By: Francis Manapul & Brian Buccellato (story and art)
The Story: For God’s sake, Barry, don’t do anything stupid like quote Planet of the Apes around here.
The Review: The Silver Age of comics might have superficially drawn upon an ever-growing understand of science to tell stories, but that did nothing to stem the tide of totally illogical and bizarre ideas and storylines upon which comics fed. The Flash (Barry Allen flavor), perhaps as a resulting byproduct of that era, thus comes attached with some seriously wacky history, probably epitomized by his completely random relationship with gorillas.
It’s always been hard to take DC’s gorilla villains seriously—and yes, I use the plural because DC actually has at least two reputable villains of simian persuasion. If you’ve watched Young Justice, you might know Monsieur Mallah, a hyper-intelligent gorilla who wears a beret, speaks French, and is a mutually reciprocated romance with an out-of-body brain. Gorilla Grodd thus seems plausible by comparison, a hyper-intelligent, telepathic ape who feeds on brains to increase his mental power, but he’s still just too goofy to be considered a legitimate threat.
Manapul-Buccellato don’t seem all that concerned Grodd’s silliness, as they make little effort to give the villain much in the way of outstanding motivation or personality. After consuming his father’s brains as part of a kingship ritual, he growls primitively, “…it’s not enough. I am now king and I hunger…for more.” He may later rationalize his base desire for greater power, knowledge, and conquest to save his people, but we see no evidence of any compassionate or benevolent background. In the end, he is what he is: a bloodthirsty ape.
The most value we get out of this sojourn to Gorilla City is the discovery that the Speed Force, for all of its physical nature, has a spiritual component as well. The elder gorillas state that over time, the Force has “reached out and touched others in an effort to find the one being worthy of its power.” To what end, no one knows, not even the current recipient of that power—guess who. Though Manapul-Buccellato have stated they want to clarify what the Speed Force is, at the moment, we can’t tell if it’s meant to be a type of energy, a place, or a sentient entity.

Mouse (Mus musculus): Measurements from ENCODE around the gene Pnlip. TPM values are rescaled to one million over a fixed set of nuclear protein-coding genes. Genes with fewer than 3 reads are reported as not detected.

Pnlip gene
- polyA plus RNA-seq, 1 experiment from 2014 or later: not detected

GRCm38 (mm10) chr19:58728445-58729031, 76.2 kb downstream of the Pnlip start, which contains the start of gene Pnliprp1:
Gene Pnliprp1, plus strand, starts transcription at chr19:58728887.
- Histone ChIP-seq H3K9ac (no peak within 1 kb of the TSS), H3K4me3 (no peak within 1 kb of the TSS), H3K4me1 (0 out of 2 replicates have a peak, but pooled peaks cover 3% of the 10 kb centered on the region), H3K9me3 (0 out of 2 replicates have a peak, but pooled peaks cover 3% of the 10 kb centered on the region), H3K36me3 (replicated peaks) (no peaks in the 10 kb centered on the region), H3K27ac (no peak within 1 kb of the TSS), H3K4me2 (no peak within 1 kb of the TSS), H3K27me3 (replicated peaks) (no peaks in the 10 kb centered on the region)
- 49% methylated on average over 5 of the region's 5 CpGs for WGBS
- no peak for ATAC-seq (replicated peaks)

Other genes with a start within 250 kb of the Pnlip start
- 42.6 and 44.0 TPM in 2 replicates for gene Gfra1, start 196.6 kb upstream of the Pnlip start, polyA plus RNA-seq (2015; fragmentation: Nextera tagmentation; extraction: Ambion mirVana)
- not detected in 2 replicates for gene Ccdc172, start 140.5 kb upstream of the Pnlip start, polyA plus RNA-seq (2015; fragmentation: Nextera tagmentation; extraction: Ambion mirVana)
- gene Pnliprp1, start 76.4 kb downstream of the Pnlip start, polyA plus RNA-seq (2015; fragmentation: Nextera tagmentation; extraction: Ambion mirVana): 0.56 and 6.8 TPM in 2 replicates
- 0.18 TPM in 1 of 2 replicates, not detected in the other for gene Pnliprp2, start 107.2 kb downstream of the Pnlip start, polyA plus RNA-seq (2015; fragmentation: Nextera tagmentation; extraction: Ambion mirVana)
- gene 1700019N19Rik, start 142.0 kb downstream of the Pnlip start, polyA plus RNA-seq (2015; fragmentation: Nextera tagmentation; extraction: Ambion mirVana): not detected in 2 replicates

More grounded and therefore easier to process are the secondary plotlines. Lest you forget, Iris West is still trapped in a pretty discouraging situation, though she and her fellow lost passengers fortunately don’t have to fear death by starvation or thirst. Dr. Elias has apparently foregone his good-natured geekiness in favor of a strident, rabble-rousing shrillness: “Nobody is above the law! …So I say hello to hard work and accountability…and good riddance to the Flash!”.
Most interestingly, Singh and Hartley have major issues to work through in their relationship. Over in Batwoman, the titular star and others treat her sexual orientation nonchalantly, almost as a matter of course. It makes a lot of sense that when the same set of circumstances applies to guys, feelings get a little more anxious. Singh’s association with Hartley may be a bit gimmicky, but it’s also humanized him, showing how his usual aggressiveness falls silent when he’s facing his own personal demons. Hopefully, this storyline will pan out without too much melodrama.
Manapul’s art grows a bit stronger every issue, and “stronger” seems particularly apt an adjective here because Barry actually looks tougher and more solid. Whereas he started out with rather slight of frame, he looks like he’s developed a bit more grit and backbone now, as if the difficult choices of past issues have built him up somewhat. Manapul still lacks a wide range of emotional variation, however; his simple, sketchy lines can only manage a certain number of frowns, glares, and pensive glances.
Conclusion: Still chugging along fine, and definitely keeping you interested with a nice handful of storylines running at the same time.
– Minhquan Nguyen
Some Musings: – Easily my least favorite part of the issue is Barry’s awkward, out-of-context musings on fear (to Grodd: “The only way to conquer fear is to look it in the eye and face it.”), which made me flash back to the worst moments of the Green Lantern movie.